5 Tips on Hosting a Holiday Gathering at Home

All holidays are a wonderful opportunity to get together with friends and family, and typically have us paying a little extra attention to our living spaces since we’ll be trying to accommodate more people than are usually in our home. I’ve always loved Thanksgiving, maybe because it’s one holiday that is so food-centered and it’s a great opportunity to make a huge bird! But, with all the focus on food, if you’re the one hosting it there’s also a lot more to think about in terms of your home’s environment. That can be stressful, but it doesn’t have to be if we’re somewhat prepared and think about about the details that can simply make our guests feel more relaxed because they see us as more relaxed in our own home. 

  1. Clean up Your House. Why is this so important? Clutter is stressful, yes. Too many things around can leave us mentally drained, yes. Everything we have has to be cleaned, maintained and we also often worry about things breaking and costing us more money. That alone is a discussion to write about, but cleaning up for guests is another thing- it amounts to having some respect for the people you’ve invited into your home and into your world. If they see a dirty or messy space, they can almost feel the stress of the environment, which isn’t very comforting. I know it can be a challenge, especially at the last minute between work and kids’ activities and trying to cook a big meal, but ask the kids to help out, ask your spouse, ask family, or hire help if you can. It will make you and your guests feel so much better.
  2. Prepare as Much as Possible of the Food Ahead of Time (if not ALL of it). I used to be the kind of cook who would be okay with dinner cooking as they arrived. And then when I designed my kitchen to be an open kitchen style, I really had more of a reason to clean everything up before people came, which could only happen if most of the dishes were done or already set in the oven and left me time to clean up the workspace. It makes the environment feel so much more inviting and you are also able to focus on your guests rather than be distracted with more cooking. If you have any last-minute additions to make to things like salads, most guests are happy to help and talk at the same time. Now that can be fun and relaxing.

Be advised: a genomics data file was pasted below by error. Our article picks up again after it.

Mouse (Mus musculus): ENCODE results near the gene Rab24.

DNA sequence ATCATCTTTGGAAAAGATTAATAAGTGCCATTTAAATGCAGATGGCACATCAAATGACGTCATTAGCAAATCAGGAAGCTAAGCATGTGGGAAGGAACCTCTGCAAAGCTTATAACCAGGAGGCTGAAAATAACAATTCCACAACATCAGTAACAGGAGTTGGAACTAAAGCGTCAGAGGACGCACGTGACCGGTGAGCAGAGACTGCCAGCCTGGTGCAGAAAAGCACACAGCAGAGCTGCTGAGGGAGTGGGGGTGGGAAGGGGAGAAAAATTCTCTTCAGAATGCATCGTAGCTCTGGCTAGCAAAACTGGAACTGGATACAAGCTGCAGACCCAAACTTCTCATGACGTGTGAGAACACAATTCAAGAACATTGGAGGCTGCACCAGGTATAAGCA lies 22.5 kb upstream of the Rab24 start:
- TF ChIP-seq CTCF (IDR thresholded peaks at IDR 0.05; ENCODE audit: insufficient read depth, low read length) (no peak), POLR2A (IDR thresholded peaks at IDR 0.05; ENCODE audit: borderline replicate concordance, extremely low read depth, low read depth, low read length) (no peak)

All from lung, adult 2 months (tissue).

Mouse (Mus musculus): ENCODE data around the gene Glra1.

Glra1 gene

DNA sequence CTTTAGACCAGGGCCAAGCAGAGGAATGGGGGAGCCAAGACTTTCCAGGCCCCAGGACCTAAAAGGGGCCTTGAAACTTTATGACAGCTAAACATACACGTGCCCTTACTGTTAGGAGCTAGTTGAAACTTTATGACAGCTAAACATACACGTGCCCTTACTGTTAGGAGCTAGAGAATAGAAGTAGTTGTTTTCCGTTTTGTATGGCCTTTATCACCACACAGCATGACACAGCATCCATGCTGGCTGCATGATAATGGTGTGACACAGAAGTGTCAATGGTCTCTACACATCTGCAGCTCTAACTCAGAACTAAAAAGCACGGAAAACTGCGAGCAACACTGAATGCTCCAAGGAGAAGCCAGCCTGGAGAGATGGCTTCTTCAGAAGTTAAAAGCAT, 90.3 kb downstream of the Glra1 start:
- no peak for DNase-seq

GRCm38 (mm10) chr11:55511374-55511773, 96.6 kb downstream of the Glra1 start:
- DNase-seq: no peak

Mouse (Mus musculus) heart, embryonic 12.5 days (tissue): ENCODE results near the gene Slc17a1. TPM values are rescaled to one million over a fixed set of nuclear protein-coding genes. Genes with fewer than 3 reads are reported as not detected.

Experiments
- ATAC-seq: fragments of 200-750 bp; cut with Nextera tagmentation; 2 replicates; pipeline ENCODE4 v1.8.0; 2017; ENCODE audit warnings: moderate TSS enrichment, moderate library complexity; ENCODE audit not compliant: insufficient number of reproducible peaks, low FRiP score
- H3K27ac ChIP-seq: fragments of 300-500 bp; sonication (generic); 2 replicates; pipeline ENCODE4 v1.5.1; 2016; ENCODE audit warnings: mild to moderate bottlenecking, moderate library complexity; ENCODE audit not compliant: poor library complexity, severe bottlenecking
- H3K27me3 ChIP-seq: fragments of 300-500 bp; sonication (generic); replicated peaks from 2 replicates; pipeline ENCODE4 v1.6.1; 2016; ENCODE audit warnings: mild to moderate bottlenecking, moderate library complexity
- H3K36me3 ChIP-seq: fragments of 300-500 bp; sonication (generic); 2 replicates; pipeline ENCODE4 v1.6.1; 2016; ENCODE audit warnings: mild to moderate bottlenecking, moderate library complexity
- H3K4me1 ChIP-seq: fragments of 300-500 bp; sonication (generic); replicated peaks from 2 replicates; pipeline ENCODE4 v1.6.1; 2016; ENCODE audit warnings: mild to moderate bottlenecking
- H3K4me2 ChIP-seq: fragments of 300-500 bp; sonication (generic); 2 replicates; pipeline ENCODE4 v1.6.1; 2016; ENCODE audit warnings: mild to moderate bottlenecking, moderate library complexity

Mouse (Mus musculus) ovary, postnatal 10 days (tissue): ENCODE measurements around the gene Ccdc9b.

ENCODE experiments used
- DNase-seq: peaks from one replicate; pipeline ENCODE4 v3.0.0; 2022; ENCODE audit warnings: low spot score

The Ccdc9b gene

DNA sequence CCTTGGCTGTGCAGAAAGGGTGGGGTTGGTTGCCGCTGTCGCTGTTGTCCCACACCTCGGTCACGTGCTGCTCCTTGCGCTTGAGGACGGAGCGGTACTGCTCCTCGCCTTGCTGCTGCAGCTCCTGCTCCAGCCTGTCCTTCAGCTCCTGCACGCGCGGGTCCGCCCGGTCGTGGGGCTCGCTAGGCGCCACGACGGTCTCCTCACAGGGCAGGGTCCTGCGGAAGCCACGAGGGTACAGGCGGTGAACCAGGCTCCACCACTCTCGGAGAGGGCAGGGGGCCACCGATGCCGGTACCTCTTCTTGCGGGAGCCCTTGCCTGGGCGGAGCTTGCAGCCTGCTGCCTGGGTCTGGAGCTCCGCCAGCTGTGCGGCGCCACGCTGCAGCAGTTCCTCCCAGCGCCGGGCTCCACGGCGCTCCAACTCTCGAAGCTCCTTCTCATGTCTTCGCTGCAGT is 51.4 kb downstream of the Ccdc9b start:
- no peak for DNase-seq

3. Have a Comfy Space for Guests to Sit & Relax. I feel like there’s nothing worse than spending hours and hours at someone else’s house and being uncomfortable. Whether the house is too hot or too cold (and you didn’t dress appropriately), it can make for a not-so-fun experience. As a host or hostess, it really is up to you to read your guests to see how comfortable they feel. No, you’re not a hotel, but having guests is an honor and joy so make them as happy as you can while they’re under your roof. If you really want to spoil them, be sure to have the most comfortable furniture and invite them to relax and sit in it. In this case they may never leave!

    This Pavo sectional from Arhaus is such a beautiful, cozy set to have in your family room. Toss some oversize throw pillows and fuzzy blankets to welcome your guests with warmth and coziness and let them retreat after the Thanksgiving meal, watching movies and sitting around talking and catching up with one another, maybe even taking a nap. The section shown above comes in a variety of colors and fabric types, too. 

  4. Have Some Activities for the Kids. I don’t have kids, but whenever I have guests over I try to make sure I have something for the kids who are coming: coloring books and crayons are almost always winners, treat bags, puzzles, soft toys, etc. Why? Because you never know which kids will come alone, which parents won’t bring something for the kids to stay occupied, or which of your own kids’ toys just won’t be entertaining enough – and that can mean a visit cut short by parents who want to make sure the kids aren’t unhappy or bored at your house.
  5. Keep the Pets Happy, Too. This can mean a lot of things. Dogs and cats are especially notorious for either being annoyed by guests or terrified by them. They can also be a little too happy to see new people (though not always the cats, I have had many cats from friends and family members’ homes jump all over me for some reason). Almost always it’s other people’s dogs who are pretty eager to introduce themselves. I don’t mind it as long as the pets don’t bite, but if you have guests with allergies or a fear of animals it can be a pretty uncomfortable situation and combination of people and pets. The best thing to do is to keep your animals in a happy, safe place for the duration that your guests are visiting and also tell your guests a little about the animals just in case they do come face to face with them and get afraid, jumpy or just a little too close. Hissing cats and barking or biting dogs are not something everyone is used to.

Do you have anything to add? Please share your own tips and ideas on being a good host or hostess in the comments below.

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